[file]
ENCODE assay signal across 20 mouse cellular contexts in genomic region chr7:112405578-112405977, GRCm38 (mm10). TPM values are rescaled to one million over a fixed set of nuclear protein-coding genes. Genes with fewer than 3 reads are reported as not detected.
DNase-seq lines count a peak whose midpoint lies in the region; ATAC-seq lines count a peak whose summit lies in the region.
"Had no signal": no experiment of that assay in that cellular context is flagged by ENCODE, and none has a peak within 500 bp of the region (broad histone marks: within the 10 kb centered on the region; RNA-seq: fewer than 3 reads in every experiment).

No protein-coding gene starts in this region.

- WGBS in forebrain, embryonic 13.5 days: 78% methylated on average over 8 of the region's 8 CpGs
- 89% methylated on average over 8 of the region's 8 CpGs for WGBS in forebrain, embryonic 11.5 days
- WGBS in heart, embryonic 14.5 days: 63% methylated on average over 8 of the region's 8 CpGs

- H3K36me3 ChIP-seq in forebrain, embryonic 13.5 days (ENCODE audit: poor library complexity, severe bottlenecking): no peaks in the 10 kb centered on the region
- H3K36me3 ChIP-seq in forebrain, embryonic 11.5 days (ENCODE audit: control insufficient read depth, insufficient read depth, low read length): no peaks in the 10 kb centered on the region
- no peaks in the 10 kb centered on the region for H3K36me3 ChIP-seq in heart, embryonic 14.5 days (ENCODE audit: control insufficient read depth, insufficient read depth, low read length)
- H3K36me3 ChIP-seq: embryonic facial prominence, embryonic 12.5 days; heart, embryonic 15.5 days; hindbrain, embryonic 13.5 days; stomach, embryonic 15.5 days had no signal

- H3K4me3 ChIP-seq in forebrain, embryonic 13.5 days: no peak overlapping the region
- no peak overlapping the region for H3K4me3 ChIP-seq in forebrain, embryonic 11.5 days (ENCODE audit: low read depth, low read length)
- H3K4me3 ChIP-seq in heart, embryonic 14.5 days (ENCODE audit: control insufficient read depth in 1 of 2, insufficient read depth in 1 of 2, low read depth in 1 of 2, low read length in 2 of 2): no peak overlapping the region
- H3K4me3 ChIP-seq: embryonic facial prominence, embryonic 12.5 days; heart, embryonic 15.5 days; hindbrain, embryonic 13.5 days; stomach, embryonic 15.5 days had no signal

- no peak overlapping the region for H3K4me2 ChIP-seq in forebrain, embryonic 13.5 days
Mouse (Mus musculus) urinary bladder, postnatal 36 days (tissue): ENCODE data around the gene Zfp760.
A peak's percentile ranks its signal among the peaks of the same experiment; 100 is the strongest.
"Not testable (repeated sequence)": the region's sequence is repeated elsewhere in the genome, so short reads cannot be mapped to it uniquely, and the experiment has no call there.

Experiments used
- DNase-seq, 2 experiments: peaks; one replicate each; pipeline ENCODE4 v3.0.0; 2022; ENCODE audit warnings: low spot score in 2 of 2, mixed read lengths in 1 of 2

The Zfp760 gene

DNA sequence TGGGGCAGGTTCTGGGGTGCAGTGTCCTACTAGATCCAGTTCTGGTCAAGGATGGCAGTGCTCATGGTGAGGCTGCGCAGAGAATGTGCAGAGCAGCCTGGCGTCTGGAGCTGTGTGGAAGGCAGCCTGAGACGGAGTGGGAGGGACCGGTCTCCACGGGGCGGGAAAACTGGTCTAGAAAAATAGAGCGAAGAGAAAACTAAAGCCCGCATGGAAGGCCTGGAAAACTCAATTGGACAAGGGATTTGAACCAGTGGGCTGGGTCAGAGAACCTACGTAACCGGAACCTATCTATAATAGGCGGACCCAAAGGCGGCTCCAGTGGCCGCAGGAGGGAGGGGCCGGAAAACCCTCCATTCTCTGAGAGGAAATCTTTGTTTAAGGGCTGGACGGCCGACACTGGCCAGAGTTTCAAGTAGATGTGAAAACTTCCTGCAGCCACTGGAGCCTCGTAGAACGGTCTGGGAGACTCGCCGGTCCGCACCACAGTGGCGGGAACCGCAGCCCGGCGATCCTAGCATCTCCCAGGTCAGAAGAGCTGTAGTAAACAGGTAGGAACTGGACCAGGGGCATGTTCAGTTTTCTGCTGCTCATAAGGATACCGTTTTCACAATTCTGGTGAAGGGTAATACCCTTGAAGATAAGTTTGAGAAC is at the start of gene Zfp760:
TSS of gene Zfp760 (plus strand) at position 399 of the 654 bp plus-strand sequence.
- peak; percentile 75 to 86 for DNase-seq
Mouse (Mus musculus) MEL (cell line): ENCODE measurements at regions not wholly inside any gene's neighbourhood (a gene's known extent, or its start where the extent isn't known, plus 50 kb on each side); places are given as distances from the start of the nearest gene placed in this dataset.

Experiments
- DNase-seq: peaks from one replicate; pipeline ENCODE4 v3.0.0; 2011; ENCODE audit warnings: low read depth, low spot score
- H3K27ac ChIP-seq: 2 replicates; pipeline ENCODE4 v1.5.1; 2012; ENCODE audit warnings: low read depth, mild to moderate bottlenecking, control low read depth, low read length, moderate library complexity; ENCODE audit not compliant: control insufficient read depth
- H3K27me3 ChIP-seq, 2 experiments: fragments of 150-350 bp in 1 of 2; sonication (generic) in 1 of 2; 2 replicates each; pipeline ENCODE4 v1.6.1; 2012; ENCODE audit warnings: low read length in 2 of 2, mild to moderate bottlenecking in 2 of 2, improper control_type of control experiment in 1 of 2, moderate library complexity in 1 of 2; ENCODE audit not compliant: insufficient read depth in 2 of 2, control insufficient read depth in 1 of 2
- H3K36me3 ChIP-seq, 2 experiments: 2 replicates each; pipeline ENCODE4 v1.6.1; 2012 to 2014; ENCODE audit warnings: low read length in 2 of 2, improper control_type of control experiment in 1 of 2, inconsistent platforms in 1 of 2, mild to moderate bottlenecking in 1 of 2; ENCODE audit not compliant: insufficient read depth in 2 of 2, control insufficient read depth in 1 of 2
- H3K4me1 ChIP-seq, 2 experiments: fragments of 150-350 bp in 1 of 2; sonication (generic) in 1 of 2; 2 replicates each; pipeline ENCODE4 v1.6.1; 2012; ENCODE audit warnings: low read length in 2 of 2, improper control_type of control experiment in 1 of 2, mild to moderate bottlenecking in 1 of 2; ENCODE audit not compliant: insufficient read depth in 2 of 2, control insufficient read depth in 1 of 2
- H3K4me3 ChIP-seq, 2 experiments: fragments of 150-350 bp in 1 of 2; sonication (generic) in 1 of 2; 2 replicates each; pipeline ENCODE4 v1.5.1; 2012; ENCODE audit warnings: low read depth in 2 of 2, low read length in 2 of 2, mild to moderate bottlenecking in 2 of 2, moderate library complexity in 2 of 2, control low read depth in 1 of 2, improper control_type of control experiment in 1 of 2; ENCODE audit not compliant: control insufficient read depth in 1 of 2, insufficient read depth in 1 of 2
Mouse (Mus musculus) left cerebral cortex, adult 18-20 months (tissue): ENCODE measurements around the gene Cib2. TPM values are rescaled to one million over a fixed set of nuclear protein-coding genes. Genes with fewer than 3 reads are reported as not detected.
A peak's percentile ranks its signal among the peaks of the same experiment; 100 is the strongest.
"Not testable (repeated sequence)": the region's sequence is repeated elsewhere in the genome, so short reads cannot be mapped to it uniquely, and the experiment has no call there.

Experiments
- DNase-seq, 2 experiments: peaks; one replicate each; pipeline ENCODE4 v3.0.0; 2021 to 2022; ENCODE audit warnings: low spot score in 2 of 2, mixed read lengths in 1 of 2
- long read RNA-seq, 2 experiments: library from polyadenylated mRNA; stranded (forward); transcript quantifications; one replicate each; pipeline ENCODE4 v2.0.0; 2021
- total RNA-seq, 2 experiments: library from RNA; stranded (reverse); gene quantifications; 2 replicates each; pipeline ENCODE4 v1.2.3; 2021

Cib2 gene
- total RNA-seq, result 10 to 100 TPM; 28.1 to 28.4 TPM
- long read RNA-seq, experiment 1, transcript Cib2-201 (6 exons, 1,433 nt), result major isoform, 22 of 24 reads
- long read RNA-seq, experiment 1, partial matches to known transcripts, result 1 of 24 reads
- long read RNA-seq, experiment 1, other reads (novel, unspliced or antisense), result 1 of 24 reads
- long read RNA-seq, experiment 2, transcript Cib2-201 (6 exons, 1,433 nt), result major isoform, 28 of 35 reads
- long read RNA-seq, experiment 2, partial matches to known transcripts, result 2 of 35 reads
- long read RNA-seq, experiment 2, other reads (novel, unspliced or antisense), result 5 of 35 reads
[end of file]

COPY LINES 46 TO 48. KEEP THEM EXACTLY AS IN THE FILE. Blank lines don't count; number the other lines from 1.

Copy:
- long read RNA-seq, experiment 2, transcript Cib2-201 (6 exons, 1,433 nt), result major isoform, 28 of 35 reads
- long read RNA-seq, experiment 2, partial matches to known transcripts, result 2 of 35 reads
- long read RNA-seq, experiment 2, other reads (novel, unspliced or antisense), result 5 of 35 reads